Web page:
I remember saying somewhere that I would get cynical about food, so I’m going to start with our old friend salt. If you have a bowl of kosher on your counter, this will validate what your family no doubt regards as “that weird salt bowl”; if you have a half full shaker of whatever salt was on sale with some rice “so it doesn’t clump” then read this. For the love of good food, read this.
Q: How important is salt when cooking?
A: Let me put it this way: if a recipe calls for something to be “seasoned”, it means you should put salt and pepper on it. Every recipe calls for something to be seasoned. Even a great chocolate cake recipe will have a pinch of salt in it.
Q: Chocolate cake? Gross! Who wants a salty cake?
A: Nobody wants a salty cake. However, salt (in moderation) has an almost mystical propery to enhance the flavour of (a.k.a. season) a food in which it’s cooked. In a chocolate cake, it will enhance the “chocolate-ness” of the cake. To satisfy your inner Mr. Wizard, add a couple pinches of salt to some scrambled eggs and cook them as normal. Then scramble another batch without any added salt and sprinkle the exact same amount of salt over the top after cooking. Note how the first batch has a full egg taste, while the second just tastes like salt? Now you’re getting it.
Q: Okay, what’s with the bowl of salt?
A: That’s kosher salt. The most important thing about kosher salt is the ingredient list: salt. No nitrates, no iodine, no crap — just salt. The next important thing about kosher salt is that rather than tiny crystals, it has a coarse, flaky texture. This makes it much easier to pick up a pinch and sprinkle it on your food. Kosher salt also sticks to food better (excellent when grilling a steak) and tends to be absorbed better.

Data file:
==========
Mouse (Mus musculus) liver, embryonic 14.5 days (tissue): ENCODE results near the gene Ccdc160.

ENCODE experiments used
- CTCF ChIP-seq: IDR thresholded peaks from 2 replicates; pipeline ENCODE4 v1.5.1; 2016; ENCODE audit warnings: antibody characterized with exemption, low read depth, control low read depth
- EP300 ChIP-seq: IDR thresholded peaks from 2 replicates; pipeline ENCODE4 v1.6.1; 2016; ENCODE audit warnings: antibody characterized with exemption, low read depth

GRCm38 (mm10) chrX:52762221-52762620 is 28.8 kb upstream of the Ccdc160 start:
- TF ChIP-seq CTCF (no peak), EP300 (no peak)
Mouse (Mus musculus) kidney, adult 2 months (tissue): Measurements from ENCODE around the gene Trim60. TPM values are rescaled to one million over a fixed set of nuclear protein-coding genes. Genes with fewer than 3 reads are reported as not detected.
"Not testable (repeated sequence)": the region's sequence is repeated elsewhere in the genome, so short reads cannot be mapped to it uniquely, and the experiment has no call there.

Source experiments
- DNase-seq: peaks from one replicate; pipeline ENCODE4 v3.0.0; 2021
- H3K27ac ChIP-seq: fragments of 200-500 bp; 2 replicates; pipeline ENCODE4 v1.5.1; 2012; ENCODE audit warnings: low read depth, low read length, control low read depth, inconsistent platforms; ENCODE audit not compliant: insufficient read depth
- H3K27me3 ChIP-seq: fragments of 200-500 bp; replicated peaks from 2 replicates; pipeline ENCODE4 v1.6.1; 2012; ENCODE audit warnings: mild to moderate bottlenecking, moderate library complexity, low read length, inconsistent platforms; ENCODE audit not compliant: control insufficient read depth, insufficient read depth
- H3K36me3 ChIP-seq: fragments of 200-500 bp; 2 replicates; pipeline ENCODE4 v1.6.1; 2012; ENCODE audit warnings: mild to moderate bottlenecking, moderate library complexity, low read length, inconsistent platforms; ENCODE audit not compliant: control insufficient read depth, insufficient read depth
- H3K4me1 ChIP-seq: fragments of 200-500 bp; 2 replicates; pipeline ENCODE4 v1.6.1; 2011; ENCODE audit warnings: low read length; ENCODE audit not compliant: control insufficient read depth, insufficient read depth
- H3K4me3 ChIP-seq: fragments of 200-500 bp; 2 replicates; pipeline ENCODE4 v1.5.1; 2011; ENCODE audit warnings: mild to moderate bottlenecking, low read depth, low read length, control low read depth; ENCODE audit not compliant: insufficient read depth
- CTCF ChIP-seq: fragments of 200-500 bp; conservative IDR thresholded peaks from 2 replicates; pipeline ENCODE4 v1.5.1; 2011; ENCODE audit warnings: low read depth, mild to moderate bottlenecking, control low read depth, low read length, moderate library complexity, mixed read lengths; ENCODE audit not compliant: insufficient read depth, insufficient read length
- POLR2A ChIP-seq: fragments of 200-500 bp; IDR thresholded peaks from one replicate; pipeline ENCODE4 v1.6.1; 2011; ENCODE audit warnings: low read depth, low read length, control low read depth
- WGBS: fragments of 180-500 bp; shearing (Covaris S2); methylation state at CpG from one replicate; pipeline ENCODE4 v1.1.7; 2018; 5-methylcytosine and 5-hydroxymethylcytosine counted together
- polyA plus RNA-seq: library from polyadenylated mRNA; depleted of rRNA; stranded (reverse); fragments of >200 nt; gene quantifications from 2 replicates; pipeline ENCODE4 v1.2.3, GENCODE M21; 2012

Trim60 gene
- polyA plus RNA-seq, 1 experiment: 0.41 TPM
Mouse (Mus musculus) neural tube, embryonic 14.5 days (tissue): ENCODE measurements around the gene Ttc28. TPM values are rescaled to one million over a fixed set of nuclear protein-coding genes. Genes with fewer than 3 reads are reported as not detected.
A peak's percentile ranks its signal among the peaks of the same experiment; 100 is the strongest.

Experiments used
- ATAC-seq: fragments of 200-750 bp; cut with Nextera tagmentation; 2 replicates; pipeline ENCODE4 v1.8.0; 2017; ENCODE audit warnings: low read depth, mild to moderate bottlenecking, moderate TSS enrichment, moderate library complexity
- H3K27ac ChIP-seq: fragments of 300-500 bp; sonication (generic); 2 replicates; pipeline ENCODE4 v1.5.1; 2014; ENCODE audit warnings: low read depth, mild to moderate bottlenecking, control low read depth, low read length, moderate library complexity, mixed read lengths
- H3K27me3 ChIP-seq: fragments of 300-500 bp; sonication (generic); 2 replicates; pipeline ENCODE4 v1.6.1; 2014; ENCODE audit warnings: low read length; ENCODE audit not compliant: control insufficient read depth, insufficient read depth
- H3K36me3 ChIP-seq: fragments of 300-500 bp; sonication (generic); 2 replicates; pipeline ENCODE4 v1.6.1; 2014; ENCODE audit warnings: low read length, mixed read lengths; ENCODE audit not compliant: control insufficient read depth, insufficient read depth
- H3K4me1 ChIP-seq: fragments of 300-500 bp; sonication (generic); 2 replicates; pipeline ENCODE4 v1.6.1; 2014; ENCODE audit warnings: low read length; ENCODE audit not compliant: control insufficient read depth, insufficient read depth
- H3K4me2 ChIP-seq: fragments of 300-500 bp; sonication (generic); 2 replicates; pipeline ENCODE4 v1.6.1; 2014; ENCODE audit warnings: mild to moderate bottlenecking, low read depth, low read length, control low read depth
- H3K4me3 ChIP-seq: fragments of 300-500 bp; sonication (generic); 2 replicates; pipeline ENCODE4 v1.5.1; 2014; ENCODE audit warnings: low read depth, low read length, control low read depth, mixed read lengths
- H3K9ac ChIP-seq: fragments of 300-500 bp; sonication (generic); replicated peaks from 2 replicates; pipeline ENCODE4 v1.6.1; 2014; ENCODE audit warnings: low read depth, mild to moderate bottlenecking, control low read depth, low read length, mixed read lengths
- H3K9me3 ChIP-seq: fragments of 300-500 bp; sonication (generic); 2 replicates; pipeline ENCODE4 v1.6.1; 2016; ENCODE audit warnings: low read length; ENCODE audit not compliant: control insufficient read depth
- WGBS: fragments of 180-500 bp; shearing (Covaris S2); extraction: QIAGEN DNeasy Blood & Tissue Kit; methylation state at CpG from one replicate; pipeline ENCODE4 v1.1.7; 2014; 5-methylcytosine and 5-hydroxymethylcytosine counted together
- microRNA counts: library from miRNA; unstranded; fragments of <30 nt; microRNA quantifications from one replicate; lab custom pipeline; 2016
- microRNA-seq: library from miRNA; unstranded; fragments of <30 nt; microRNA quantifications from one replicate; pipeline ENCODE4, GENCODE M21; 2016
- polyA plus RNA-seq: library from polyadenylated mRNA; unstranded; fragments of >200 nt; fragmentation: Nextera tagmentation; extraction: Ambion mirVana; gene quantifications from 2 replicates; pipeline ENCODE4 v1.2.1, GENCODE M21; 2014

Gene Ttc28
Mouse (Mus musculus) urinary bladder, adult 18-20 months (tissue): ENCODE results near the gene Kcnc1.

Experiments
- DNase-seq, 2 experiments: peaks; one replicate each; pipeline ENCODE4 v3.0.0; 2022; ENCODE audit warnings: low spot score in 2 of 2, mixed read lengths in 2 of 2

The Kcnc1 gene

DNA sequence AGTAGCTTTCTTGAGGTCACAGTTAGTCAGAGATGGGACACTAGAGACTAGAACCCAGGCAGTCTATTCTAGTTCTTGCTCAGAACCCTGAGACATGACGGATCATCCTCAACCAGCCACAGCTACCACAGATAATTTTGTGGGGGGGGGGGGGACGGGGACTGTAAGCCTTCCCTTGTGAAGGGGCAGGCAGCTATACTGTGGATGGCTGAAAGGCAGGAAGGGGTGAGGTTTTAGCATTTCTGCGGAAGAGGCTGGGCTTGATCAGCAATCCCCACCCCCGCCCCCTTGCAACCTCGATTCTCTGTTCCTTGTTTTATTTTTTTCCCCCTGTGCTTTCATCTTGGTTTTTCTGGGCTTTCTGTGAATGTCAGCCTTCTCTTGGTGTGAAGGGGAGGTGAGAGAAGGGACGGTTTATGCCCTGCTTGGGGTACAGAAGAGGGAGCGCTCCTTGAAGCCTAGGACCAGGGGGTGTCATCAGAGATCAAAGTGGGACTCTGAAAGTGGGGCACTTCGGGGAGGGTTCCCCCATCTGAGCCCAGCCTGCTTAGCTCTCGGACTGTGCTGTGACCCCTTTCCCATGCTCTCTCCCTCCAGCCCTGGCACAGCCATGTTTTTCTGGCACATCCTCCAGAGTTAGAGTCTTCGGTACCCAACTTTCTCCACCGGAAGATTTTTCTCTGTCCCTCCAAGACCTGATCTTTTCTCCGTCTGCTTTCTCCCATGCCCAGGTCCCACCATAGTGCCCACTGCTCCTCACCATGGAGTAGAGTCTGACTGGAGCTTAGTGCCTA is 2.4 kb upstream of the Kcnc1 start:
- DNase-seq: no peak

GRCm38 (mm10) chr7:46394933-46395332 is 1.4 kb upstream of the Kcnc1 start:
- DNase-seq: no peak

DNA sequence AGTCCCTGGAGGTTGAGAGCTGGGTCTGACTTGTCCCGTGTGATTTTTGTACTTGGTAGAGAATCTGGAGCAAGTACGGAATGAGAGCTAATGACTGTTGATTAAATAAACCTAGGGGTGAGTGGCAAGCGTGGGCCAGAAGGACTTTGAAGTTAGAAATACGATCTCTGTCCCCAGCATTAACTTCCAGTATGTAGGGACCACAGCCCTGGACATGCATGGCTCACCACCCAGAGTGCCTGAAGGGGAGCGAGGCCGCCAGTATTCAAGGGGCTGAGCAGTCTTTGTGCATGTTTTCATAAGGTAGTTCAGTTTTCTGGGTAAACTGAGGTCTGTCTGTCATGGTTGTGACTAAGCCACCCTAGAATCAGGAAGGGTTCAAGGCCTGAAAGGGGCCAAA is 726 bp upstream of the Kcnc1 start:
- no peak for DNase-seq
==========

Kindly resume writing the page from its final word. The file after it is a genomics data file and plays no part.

Q: Why the hell would you pick up salt, though? Why not a shaker?
A: Because it is much easier to get proper crystal distribution over the surface of a piece of food. If you’re using a shaker there’s a tendency to get a lot of salt in a couple spots, and almost no salt in others. That’s disgusting — good cooking is art. By making seasoning tactile, you get a feel for how much is enough, and nothing connects you with a dish like feeling the ingredients go through your hands.
Q: Okay, if salt is so great, why do they sell unsalted butter?
A: Any good cook wants complete control over the level of seasoning in a dish. If your butter is salted then you have to compensate, rather than starting from a clean base.
Q: Won’t we get sick if there is no iodine in our salt?
A: If you are an organic vegan with no external source for iodine, then maybe. But even then, probably not.
Q: Why isn’t there a salt shaker on the table?
A: Because the food is seasoned perfectly, and doesn’t require any more salt. If you want your food to taste like salt instead of food, then go to McDonald’s and leave me alone.
Q: Is there anything else we should know about salt?
A: Maybe a quick look at some other salts.
First is table salt. I prefer sea salt, and use this in recipes like pancakes because it’s easy to sift and measure. If you do use kosher salt, you should increase the amount required by a third to compensate for the different physical structure.
Second is fleur-de-sel, a sea salt harvested by hand in Brittany. If you want to finish off a perfect tomato salad or a nice piece of lamb with a few crunchy pieces of coarse salt (note that sea salt has a very distinctive flavour and is not nearly as “salty” as table salt), this is what you want to use. At $20 a pound, save it for special dishes and cook with your kosher salt.
Rock salt consists of very large crystals, and often used for decoration. If you want to impress your friends at your next dinner party, a chilled plate of perfect oysters on the half shell riding a bed of rock salt is a good start.
Pickling salt is a very fine grained, very pure salt for creating brines (you know, for when you make your own saurkraut)
Seasoning Salt is a tool of the devil, and will often contain inferior salt, stale spices, and a good dose of MSG. If you like the flavour, mix some kosher salt, celery salt, garlic powder, onion powder, paprika and black pepper together and you’ll have something far superior to anything you can buy in a can.
And that wraps up our whirlwind tour of the salt world. If there’s only one thing you need to take away, it’s this: unless you’re eating canned soup, taste the food before you put salt on it. Your taste buds (and your blood pressure) will thank you.
 Note, cooking is NOT baking. Baking relies on precise formulas so that chemistry can do it’s magic. We’re not talking about baking. Yet.
 Canned soup is formulated in such a way as to offend the fewest people possible. The easiest way to accomplish this to make sure it has no taste.